When segregation began to disappear from the U.S. housing market, successful, law-abiding members of African American and Hispanic communities left their urban strongholds. This non-white flight removed the moral backbone from their old communities, tipping the social balance towards unemployment, drug abuse and violent crime. The rising tide of violent home invasions in America’s city centers owes its genesis to this exodus.

For those “stuck” in these crime infested communities, the number one home invasion prevention technique is social. If home owners avoid associating with drugs and criminals they have a good chance of flying beneath the drug-addicted home invader’s radar. As long as their home is reasonably but not extravagantly fortified, the enemy will seek out an easier, better known and more obviously lucrative target. Oxymoronically enough, it’s a “hiding out of sight in plain sight” strategy.

This is a key point: most home invasion are not as random as they seem. At the very least, they’re carried out by people who live in the same community as their victims.

This fact gets very little media attention—even when it does. Check out this story at sungazette.comShooter’s girlfriend: Without gun ‘we all’ would’ve been killed starts out as the tale of a valiant home defender killing a burglar. Like so many of these home defense stories, it ends up as a narrative in which illegal drugs figure highly.

Mutchler said she and Felver did not know why Miller broke into the house.

“Neil and I have never seen this guy before in our lives, never spoken to him,” Mutchler said.

Since the shooting, Mutchler’s family life has been turned upside down.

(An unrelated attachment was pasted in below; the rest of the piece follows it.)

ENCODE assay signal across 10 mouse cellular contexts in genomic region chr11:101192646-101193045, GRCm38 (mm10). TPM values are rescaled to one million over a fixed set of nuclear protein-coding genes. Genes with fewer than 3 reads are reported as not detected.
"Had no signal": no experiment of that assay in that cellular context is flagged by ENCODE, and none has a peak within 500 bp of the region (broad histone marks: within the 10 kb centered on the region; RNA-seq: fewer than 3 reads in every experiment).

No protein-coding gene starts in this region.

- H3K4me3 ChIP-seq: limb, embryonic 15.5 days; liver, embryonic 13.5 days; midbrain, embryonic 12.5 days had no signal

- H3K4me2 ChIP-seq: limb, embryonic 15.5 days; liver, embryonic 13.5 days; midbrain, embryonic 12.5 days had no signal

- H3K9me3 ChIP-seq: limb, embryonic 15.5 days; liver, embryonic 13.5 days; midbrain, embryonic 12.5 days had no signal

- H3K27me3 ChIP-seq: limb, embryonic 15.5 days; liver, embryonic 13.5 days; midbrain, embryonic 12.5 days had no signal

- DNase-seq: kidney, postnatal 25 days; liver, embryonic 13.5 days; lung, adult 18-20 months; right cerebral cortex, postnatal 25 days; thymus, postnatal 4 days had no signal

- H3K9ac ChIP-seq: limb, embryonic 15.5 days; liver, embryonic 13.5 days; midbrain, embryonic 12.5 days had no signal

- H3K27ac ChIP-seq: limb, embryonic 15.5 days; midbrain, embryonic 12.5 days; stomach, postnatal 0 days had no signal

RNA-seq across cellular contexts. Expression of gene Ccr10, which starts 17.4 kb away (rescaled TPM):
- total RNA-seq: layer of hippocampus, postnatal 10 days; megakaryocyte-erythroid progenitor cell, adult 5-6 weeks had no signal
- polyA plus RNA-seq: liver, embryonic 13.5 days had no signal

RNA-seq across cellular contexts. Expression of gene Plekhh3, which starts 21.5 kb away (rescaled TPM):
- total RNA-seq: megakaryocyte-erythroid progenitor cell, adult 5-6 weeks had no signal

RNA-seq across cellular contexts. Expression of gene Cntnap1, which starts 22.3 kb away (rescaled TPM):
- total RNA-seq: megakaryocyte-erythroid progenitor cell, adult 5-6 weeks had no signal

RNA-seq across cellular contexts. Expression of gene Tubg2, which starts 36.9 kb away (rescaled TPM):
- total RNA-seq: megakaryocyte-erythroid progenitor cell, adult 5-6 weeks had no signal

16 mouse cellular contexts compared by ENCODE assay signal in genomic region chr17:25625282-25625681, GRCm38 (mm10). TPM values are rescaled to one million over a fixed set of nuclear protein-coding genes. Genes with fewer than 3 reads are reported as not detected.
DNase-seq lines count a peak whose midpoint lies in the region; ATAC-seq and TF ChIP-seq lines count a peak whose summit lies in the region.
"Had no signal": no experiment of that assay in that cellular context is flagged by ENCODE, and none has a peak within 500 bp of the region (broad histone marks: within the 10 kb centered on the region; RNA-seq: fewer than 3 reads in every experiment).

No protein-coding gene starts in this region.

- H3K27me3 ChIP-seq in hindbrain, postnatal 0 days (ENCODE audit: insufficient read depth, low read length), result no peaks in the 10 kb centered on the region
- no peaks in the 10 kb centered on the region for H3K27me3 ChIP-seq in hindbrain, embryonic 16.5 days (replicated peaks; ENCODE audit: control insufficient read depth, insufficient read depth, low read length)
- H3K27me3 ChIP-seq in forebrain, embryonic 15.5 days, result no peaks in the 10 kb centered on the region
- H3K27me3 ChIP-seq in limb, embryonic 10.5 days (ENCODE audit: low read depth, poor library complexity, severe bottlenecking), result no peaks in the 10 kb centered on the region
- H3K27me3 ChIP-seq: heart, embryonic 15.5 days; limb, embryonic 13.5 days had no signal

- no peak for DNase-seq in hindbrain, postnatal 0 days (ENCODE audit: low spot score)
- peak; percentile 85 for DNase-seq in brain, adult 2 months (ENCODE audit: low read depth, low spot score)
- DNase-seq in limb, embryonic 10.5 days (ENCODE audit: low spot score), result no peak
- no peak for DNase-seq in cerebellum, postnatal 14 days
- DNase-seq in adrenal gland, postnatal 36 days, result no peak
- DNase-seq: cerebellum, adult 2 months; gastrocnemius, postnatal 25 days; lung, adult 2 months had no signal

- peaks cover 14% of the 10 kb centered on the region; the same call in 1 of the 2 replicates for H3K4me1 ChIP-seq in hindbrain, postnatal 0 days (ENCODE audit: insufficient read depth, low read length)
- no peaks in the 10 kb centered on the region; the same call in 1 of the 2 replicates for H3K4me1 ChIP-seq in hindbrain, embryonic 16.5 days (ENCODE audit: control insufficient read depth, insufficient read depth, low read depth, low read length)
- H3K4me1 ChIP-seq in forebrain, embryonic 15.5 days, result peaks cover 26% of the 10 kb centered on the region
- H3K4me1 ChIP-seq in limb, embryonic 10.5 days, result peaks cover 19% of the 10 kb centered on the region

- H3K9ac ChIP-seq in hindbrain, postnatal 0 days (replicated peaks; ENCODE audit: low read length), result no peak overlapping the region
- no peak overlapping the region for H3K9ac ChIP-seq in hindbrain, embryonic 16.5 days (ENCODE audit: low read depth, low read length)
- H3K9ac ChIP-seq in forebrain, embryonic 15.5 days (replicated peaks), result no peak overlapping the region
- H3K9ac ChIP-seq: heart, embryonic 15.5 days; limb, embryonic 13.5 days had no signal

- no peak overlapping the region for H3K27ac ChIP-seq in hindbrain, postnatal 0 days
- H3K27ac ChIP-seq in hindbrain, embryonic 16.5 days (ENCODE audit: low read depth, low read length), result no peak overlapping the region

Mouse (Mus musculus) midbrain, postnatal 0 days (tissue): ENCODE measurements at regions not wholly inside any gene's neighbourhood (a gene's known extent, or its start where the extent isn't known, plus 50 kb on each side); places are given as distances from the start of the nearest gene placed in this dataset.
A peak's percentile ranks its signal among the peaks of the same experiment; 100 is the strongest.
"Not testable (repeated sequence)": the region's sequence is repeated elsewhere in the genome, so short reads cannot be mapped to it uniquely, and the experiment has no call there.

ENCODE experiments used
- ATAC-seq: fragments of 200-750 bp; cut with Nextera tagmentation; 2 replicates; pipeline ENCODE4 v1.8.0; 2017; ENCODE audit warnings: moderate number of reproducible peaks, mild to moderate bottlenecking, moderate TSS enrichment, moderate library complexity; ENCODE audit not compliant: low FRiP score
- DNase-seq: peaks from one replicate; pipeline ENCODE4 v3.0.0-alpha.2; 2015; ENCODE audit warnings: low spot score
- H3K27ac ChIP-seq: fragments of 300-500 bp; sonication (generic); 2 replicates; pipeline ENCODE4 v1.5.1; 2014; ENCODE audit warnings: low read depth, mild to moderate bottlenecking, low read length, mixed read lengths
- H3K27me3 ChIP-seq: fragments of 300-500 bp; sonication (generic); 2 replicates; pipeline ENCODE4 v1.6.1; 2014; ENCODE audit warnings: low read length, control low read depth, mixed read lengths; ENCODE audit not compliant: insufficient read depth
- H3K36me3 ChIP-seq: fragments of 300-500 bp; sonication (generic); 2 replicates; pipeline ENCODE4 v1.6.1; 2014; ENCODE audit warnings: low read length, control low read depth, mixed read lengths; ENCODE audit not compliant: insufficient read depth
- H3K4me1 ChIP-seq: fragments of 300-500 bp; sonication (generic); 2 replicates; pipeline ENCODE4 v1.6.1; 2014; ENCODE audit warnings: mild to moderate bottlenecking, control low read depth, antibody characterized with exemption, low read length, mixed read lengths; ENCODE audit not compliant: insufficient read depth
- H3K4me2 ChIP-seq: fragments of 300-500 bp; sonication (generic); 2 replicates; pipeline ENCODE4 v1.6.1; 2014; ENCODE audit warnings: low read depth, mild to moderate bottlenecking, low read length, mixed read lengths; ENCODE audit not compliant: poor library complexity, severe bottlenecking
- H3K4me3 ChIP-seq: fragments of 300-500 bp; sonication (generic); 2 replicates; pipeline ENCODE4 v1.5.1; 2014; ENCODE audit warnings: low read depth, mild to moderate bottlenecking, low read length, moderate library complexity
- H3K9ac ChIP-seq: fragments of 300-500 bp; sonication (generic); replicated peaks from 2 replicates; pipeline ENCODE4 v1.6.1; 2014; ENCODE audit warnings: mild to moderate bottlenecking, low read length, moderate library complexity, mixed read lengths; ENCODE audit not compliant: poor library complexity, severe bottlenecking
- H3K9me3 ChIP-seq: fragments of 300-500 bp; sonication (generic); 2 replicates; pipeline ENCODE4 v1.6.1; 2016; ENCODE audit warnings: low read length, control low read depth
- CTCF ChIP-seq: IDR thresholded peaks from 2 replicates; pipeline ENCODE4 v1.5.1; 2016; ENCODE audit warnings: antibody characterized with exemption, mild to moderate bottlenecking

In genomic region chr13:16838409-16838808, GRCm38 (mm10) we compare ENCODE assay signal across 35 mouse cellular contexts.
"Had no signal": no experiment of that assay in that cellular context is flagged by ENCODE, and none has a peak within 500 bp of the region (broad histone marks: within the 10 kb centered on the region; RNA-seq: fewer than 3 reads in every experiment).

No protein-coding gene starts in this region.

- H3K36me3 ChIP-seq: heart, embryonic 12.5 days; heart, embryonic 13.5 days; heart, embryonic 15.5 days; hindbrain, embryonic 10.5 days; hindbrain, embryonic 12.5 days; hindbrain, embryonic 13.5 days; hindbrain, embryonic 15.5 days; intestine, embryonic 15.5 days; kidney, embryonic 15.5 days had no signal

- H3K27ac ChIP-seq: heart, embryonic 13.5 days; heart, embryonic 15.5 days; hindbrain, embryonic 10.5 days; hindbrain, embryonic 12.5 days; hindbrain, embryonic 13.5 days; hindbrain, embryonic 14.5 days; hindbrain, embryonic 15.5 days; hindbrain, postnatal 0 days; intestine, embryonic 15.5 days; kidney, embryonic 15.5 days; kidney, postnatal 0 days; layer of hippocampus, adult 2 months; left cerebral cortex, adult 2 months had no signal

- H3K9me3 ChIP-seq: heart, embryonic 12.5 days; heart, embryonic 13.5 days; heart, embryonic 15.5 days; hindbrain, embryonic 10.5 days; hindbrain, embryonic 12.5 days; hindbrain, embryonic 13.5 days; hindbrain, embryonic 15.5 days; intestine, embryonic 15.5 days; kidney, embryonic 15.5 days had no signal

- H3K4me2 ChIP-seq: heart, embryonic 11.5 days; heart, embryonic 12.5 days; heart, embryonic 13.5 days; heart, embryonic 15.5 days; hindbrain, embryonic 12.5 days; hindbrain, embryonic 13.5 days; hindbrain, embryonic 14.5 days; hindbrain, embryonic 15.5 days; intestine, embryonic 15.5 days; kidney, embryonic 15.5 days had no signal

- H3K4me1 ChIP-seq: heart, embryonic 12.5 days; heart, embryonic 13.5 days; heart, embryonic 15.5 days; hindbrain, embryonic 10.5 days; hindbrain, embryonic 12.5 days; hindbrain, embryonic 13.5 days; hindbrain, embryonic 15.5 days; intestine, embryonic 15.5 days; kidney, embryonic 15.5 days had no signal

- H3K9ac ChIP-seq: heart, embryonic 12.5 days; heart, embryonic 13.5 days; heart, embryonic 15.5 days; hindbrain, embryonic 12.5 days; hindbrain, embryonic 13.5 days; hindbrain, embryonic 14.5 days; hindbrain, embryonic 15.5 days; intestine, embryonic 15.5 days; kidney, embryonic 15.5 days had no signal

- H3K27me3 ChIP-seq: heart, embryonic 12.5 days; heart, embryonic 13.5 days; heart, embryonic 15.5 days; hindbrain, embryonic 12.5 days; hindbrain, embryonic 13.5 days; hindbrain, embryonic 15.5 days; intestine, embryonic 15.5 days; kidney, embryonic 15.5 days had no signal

Felver, who is also a convicted felon, was arrested and jailed Wednesday on charges of a convicted felon not to possess a firearm, possession with intent to deliver marijuana and possession of marijuana and drug paraphernalia.

Police have refused to disclose the amount of marijuana they said they seized inside Felver’s house on the night of the shooting. Mutchler also declined to comment about the marijuana, but she said her boyfriend is not a drug dealer.

For their own protection, Mutchler has voluntarily placed the couple’s two sons, ages 2 and 5, in foster care, at least until she can find a new home for the family.

“We’re all displaced. My family has to find another place to live. We’re never living in that house again,” Mutchler said. She and her daughter are staying with relatives for now.

Mutchler said she is also having a tough time sleeping at night and is on medication for anxiety.

Bottom line: if you hang with drug takers/dealers, bad shit is going to happen. I feel more sympathy for the law-abiding parents of children in urban areas who get “caught up” in local gangs, whose affiliation eventually results in a violent home invasion. That said, I suspect that the term “law abiding” doesn’t apply to most gang members’ parents. The fruit doesn’t fall too far from the tree.